Work and play go hand in hand at Swedish gaming company Filimundus. Since 2009, they’ve been developing games aimed at kids ages 2-8, but I’m living proof that the targeted age has been exceeded. They take beloved literary characters from books like Pippi Longstocking and create family-friendly games that are both fun and brain boosting.
These games really do allow you to sit down with your son or daughter and have fun while learning. To learn more about the developers behind these games, I spoke with Filimundus CEO Linus Feldt.
I’ve always wondered, where did the name Filimundus come from?
We started the company to create an online world for kids. So the idea was a kid’s world. In Latin, “fili” means “kids” and “mundus” means “world”. So Filimundus is simply Latin for “kid’s world.”
I know your games have a very specific age target, but was it surprising to know that adults are also finding ways to enjoy your games?
That could come from the fact that we don’t treat kids as naïve in our games. We try not to “kiddify” our games, but instead do games we think are fun. We have always been proud of the fact that we are managing to get kids and parents to play together.
Your games touch on great Swedish characters like one of my favorites, Pippi Longstocking. Have you looked at any other authors/characters from other countries?
We have been working with other characters from other countries, mostly German (The Little Polar Bear, The Olchis and others). Branded games tend to be very local.
How do you feel the advancement in technology is changing how kids learn today versus years ago?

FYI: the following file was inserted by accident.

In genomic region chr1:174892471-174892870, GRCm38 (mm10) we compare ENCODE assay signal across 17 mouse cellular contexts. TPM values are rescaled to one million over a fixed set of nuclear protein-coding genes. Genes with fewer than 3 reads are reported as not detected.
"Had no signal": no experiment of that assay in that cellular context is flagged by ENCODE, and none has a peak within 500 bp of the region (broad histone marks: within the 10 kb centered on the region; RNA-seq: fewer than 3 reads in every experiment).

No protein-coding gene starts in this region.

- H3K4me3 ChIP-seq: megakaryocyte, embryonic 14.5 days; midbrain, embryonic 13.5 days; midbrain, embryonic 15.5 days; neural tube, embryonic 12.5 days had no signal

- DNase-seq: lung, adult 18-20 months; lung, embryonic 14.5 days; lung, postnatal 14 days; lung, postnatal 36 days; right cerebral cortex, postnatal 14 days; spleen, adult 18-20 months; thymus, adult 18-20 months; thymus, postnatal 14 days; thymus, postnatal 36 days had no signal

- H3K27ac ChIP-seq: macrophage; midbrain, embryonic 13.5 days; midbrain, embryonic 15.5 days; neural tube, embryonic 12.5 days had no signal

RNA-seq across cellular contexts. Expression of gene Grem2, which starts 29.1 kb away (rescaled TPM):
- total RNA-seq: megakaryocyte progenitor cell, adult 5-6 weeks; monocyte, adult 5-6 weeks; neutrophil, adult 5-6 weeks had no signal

The major breakthrough was when devices got touch-based. That changed everything. It was a major step for everybody working with kids’ entertainment. But I still feel that there is a need for bigger touch devices because of the social factor. To play and experience together is going to be key in the near future.
What inspires you to create the types of games you develop?
My inspiration comes purely from the joy of seeing kids playing our games and having fun. We know that our games are developing, so if the kids are having fun, we know that they will learn.
Was it more challenging to create for All-in-One PCs (AIOs) than it was for mobile platforms?
The size of the AIO-device gave us a great possibility to create a different versus mode, so it was more accepting than challenging.
What was your most rewarding moment during or after development of your games?
To see kids playing our games is rewarding beyond compare.
What are you currently working on?
We are currently working with a title where you can do your own inventions. Following the success of Pettson’s Inventions we decided to create a tool where you can create the weirdest inventions. It is a great game where you learn about physics and problem solving, but in a fun way. The game will be really fun to play on the AIO with multi-touch functions. It will be a great collaboration tool.
How have you tried to drive innovation over the years?
By giving the team a lot of freedom to improvise and polish the game. Sometimes we do game jams where we just create small games from the top of our heads. That leads to contemporary development.
Images courtesy of Filimundus.